Phil Wood held out long enough, but the demand finally outweighed excuses and now they have a Centerlock hub option. You’ll find it compatible with their 135 QR and 142 thru axle systems. They’ll also offer new end caps are available to convert their 15mm thru axle hubs to 12mm thru or QR for road, cyclocross and gravel bikes.
Retail will be $450 rear for the rear, $220 front. Weight is TBA, but expect it to be slightly lighter than their 6-bolt hubs due to a lot of material missing (see how much thicker and more metal there is on that silver one in the background?). They’re Available now in silver and black for immediate shipment, other colors as requested and done in batches.
They share the same 5-pawl freehub body as the original hubs, which were updated last year (along with lots of other stuff worth revisiting!) to use individual wire springs for each pawl rather than a single spring running all the way around.
Phil Wood also has new 1” threadless headsets, by request from the fixed gear crowd. Will be available in about 2 months in their full range of colors. Retail will be $150. Find them at PhilWood.com.
Last year, Alto Cycling updated their mountain bike thru axle hubs to prevent over tightening. Now, they’ve carried that design over for 12mm thru axles for disc brake road, gravel and cyclocross bikes. One of their big claims to fame are the insanely smooth hubs, which comes from the non-compressible axle design of the original quick release models. To replicate that with a thru axle, they had to redesign things a bit.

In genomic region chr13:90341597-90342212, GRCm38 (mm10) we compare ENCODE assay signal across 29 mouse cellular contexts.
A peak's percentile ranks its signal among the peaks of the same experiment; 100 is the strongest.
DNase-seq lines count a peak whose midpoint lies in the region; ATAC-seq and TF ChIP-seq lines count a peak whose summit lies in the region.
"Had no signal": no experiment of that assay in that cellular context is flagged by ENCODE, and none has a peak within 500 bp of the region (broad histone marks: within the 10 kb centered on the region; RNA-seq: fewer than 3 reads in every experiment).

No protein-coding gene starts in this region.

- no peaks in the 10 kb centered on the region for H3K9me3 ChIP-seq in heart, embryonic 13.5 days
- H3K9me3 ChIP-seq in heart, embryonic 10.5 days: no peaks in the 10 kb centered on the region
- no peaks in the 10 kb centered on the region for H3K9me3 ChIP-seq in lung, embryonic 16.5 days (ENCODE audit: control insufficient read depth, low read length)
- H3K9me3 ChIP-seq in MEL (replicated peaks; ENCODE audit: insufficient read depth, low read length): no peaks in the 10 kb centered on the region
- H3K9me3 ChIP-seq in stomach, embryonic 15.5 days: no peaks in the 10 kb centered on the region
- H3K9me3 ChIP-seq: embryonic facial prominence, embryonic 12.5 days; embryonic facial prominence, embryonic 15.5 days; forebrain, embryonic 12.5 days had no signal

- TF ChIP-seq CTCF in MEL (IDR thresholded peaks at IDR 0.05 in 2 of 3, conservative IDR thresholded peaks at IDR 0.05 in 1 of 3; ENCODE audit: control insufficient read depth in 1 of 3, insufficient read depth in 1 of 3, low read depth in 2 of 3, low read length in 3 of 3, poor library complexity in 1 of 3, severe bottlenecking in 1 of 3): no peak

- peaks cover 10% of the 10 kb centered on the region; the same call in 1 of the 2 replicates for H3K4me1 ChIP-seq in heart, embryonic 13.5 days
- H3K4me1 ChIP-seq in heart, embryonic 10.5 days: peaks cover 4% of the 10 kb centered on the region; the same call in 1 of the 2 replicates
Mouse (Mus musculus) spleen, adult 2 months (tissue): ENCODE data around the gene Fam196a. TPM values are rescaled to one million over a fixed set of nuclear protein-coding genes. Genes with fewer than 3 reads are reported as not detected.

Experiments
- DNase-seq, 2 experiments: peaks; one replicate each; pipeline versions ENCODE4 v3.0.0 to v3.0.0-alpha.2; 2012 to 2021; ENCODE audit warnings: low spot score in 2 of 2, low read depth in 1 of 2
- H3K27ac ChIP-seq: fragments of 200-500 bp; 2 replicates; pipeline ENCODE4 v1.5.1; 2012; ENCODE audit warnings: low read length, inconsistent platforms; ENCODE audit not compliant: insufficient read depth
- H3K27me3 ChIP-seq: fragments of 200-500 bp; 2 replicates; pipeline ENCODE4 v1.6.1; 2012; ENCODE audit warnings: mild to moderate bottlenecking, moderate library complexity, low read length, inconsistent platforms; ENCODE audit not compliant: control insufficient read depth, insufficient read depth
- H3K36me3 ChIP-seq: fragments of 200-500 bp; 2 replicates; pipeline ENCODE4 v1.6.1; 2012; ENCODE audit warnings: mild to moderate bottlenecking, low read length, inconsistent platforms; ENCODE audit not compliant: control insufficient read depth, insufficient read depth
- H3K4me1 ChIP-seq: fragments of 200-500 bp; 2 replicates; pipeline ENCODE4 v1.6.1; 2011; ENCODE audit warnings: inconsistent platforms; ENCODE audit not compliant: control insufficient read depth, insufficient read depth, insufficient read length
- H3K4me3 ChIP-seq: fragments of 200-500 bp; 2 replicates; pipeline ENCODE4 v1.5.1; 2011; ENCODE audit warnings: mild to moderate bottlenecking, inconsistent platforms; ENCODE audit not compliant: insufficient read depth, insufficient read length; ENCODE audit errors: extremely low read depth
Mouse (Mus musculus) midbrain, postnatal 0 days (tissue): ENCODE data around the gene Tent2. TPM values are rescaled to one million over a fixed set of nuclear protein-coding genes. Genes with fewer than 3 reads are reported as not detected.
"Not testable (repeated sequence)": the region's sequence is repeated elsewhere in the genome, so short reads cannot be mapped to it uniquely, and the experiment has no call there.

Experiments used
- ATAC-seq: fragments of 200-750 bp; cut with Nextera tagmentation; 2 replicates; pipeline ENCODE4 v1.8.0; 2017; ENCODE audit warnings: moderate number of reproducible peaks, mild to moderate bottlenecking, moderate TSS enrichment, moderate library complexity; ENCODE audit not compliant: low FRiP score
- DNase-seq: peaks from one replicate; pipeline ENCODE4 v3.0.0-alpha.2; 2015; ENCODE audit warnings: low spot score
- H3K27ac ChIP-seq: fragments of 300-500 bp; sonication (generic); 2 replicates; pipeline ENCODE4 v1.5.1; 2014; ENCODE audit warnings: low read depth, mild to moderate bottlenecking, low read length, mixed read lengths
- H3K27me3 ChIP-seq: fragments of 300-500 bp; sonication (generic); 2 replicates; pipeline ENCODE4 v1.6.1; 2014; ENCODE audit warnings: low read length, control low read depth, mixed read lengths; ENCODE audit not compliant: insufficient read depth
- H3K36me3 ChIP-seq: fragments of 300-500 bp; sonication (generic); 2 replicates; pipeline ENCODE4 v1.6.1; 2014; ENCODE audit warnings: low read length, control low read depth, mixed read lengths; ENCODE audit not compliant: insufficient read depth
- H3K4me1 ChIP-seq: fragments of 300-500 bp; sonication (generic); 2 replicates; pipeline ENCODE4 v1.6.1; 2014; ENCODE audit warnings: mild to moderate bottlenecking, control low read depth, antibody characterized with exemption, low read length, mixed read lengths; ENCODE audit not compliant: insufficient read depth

It works by having a one-piece axle that runs all the way through both bearings, like most hubs, but puts a threaded preload adjuster on the non-drive side. This adjuster isn’t there to load the bearings, it simply takes up any slack in the system and sets the end caps where they need to be. On the rotor side, the end cap is part of the axle. On the driveside, the cap presses onto the axle…
…and hits a lip to prevent it from being pushed into the bearings as you tighten the thru axle to secure the wheel to your fork or frame. This keeps the bearings spinning freely with no side pressure on them, and allows them to be set as wide as possible. Check them out this video we did that explains their hub system, and find them at AltoCycling.com.